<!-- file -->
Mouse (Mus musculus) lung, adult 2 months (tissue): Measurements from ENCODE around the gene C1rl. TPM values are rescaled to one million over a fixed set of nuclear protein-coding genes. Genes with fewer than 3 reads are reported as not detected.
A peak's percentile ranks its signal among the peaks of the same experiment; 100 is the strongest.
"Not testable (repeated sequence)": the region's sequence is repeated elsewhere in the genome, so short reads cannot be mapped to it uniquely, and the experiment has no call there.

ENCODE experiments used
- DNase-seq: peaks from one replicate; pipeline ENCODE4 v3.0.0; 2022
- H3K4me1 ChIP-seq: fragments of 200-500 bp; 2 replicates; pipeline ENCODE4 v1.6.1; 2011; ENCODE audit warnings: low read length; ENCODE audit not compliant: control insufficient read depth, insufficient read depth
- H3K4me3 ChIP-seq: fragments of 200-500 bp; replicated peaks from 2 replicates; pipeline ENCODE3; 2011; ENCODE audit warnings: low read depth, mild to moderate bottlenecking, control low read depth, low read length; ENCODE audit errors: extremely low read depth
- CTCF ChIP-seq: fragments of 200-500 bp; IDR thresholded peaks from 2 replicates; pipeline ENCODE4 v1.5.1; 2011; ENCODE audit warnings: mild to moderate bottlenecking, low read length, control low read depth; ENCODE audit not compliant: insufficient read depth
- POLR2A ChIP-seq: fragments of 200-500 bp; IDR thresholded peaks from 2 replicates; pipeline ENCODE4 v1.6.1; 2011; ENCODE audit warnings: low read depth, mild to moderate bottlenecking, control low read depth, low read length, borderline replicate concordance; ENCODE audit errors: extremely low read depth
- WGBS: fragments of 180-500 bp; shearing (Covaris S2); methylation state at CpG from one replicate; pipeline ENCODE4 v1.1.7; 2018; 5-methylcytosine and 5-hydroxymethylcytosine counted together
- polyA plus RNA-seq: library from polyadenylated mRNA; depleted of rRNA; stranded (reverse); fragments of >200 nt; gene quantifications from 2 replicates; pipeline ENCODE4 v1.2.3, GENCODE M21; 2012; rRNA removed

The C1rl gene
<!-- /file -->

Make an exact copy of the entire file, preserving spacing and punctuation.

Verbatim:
Mouse (Mus musculus) lung, adult 2 months (tissue): Measurements from ENCODE around the gene C1rl. TPM values are rescaled to one million over a fixed set of nuclear protein-coding genes. Genes with fewer than 3 reads are reported as not detected.
A peak's percentile ranks its signal among the peaks of the same experiment; 100 is the strongest.
"Not testable (repeated sequence)": the region's sequence is repeated elsewhere in the genome, so short reads cannot be mapped to it uniquely, and the experiment has no call there.

ENCODE experiments used
- DNase-seq: peaks from one replicate; pipeline ENCODE4 v3.0.0; 2022
- H3K4me1 ChIP-seq: fragments of 200-500 bp; 2 replicates; pipeline ENCODE4 v1.6.1; 2011; ENCODE audit warnings: low read length; ENCODE audit not compliant: control insufficient read depth, insufficient read depth
- H3K4me3 ChIP-seq: fragments of 200-500 bp; replicated peaks from 2 replicates; pipeline ENCODE3; 2011; ENCODE audit warnings: low read depth, mild to moderate bottlenecking, control low read depth, low read length; ENCODE audit errors: extremely low read depth
- CTCF ChIP-seq: fragments of 200-500 bp; IDR thresholded peaks from 2 replicates; pipeline ENCODE4 v1.5.1; 2011; ENCODE audit warnings: mild to moderate bottlenecking, low read length, control low read depth; ENCODE audit not compliant: insufficient read depth
- POLR2A ChIP-seq: fragments of 200-500 bp; IDR thresholded peaks from 2 replicates; pipeline ENCODE4 v1.6.1; 2011; ENCODE audit warnings: low read depth, mild to moderate bottlenecking, control low read depth, low read length, borderline replicate concordance; ENCODE audit errors: extremely low read depth
- WGBS: fragments of 180-500 bp; shearing (Covaris S2); methylation state at CpG from one replicate; pipeline ENCODE4 v1.1.7; 2018; 5-methylcytosine and 5-hydroxymethylcytosine counted together
- polyA plus RNA-seq: library from polyadenylated mRNA; depleted of rRNA; stranded (reverse); fragments of >200 nt; gene quantifications from 2 replicates; pipeline ENCODE4 v1.2.3, GENCODE M21; 2012; rRNA removed

The C1rl gene